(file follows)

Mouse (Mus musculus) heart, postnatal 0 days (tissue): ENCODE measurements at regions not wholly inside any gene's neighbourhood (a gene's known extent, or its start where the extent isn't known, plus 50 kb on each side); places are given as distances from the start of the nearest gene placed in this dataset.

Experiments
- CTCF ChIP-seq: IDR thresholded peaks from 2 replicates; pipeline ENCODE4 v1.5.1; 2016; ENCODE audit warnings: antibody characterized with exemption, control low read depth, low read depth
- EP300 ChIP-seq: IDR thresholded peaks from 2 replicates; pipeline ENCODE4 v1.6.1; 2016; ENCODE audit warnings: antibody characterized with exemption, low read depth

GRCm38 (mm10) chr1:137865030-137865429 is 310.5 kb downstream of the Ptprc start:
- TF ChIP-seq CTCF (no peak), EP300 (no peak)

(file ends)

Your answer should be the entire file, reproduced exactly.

Mouse (Mus musculus) heart, postnatal 0 days (tissue): ENCODE measurements at regions not wholly inside any gene's neighbourhood (a gene's known extent, or its start where the extent isn't known, plus 50 kb on each side); places are given as distances from the start of the nearest gene placed in this dataset.

Experiments
- CTCF ChIP-seq: IDR thresholded peaks from 2 replicates; pipeline ENCODE4 v1.5.1; 2016; ENCODE audit warnings: antibody characterized with exemption, control low read depth, low read depth
- EP300 ChIP-seq: IDR thresholded peaks from 2 replicates; pipeline ENCODE4 v1.6.1; 2016; ENCODE audit warnings: antibody characterized with exemption, low read depth

GRCm38 (mm10) chr1:137865030-137865429 is 310.5 kb downstream of the Ptprc start:
- TF ChIP-seq CTCF (no peak), EP300 (no peak)